• rate this

    Comment number 436.

    #433 - the companies do operate to the letter of the law, but as various govts have tried to pander to specific sectors the law has many missing letters :-) The spirit of the law has, before anyone mentions it, nothing to do with it whatsoever, it is the written law that is important :-)

  • rate this

    Comment number 435.

    Income tax, capital gains tax, stamp tax, vat, inheritance tax and on it goes. I think the wealthy are less likely to feel the pain like most of us and there must be a way of getting around the inheritance tax.....

    When all is said & done...tax is hateful. Politicians use it as a tool of manipulation and when they aren't ... squandering our taxes on bad decisions.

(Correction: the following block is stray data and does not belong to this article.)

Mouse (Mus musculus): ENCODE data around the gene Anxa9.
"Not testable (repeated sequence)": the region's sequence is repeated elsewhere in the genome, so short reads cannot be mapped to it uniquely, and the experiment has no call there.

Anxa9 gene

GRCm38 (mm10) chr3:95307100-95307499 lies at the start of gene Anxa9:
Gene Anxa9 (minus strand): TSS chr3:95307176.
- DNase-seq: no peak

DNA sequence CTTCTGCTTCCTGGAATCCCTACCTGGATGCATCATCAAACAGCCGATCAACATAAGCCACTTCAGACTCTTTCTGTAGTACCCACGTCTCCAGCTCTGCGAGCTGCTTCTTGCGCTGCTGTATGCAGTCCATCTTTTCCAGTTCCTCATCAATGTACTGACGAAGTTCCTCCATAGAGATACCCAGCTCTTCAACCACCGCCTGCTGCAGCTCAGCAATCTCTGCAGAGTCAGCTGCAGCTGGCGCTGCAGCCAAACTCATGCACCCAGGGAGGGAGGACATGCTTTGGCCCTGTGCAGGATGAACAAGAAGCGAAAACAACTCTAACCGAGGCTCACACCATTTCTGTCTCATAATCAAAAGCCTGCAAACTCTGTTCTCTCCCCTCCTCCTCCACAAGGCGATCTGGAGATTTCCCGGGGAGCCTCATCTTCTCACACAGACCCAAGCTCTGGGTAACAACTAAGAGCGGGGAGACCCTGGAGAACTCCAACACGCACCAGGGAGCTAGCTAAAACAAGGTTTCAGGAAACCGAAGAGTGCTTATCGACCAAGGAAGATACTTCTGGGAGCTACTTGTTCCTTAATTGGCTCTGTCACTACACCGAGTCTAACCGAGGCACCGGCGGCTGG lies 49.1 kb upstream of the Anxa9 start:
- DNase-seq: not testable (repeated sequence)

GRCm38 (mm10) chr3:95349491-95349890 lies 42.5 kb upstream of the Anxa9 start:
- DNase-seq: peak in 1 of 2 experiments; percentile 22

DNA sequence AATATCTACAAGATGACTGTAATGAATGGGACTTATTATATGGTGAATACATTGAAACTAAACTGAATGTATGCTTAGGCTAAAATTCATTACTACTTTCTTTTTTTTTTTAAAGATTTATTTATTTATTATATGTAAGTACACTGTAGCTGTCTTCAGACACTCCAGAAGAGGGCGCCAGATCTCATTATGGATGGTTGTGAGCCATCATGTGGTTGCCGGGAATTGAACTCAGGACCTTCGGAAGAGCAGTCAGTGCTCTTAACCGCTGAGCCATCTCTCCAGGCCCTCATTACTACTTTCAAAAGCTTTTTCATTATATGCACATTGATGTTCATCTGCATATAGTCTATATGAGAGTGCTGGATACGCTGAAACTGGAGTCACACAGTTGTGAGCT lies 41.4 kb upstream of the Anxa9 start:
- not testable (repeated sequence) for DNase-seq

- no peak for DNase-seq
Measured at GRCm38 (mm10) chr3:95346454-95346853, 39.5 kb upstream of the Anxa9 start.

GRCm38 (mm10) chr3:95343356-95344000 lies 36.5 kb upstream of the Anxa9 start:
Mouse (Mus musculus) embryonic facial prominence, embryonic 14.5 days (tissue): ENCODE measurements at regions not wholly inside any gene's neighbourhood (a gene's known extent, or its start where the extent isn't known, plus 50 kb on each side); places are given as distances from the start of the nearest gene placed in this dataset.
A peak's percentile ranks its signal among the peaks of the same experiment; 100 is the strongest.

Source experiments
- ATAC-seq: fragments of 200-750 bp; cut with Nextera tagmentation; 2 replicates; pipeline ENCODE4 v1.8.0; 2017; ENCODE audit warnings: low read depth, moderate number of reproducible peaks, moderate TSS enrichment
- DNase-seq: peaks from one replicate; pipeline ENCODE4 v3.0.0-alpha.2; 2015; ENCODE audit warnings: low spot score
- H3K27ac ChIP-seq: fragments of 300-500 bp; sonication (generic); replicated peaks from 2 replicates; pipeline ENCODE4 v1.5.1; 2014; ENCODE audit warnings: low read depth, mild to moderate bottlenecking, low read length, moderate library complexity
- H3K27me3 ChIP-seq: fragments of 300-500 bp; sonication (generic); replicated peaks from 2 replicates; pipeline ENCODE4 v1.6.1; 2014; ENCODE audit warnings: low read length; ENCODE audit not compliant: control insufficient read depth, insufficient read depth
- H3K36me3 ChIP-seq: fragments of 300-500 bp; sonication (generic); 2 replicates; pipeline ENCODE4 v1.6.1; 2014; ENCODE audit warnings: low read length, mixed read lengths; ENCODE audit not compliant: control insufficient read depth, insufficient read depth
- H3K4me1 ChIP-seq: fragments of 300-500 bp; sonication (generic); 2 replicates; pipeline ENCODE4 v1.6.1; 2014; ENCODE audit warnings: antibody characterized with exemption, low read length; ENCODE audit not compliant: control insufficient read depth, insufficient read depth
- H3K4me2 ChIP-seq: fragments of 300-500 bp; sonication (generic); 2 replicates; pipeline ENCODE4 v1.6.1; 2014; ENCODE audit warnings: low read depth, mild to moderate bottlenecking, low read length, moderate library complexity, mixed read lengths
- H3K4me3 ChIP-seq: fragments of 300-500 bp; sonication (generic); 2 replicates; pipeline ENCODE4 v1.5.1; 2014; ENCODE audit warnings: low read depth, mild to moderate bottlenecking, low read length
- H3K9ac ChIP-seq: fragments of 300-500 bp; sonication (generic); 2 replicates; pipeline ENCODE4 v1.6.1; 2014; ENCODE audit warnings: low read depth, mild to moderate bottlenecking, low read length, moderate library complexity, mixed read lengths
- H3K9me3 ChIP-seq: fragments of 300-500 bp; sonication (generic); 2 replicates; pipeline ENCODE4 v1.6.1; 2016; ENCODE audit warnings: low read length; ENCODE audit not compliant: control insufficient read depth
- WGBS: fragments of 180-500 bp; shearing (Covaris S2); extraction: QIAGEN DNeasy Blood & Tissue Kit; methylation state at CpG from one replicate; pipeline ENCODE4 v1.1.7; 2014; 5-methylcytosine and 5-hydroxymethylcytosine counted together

• rate this

    Comment number 434.

    Why is it so few, Politicians, ever log on to this website and post a comment?

  • rate this

    Comment number 433.

    417 - make the laws simpler, AND make it clear that no tax dodge using the letter of the law will be allowed. It would mean an end to the principle "if it's not specifically banned then you can do it" - which is mostly why of course we have such complicated tax laws.,

  • rate this

    Comment number 432.

    426 union strength is also its weakness. Everyone is free to withdraw their work. It must also be allowed to withdraw employment
    425 gov can redirect funds from less important activities if there is need. issuance of shares costs in the long term. it is debt. gov can even print cash if need be... it does so for many worse reasons.
    423 you dont need to tell me, i taught.

  • rate this

    Comment number 431.

    @420.adriancannon ,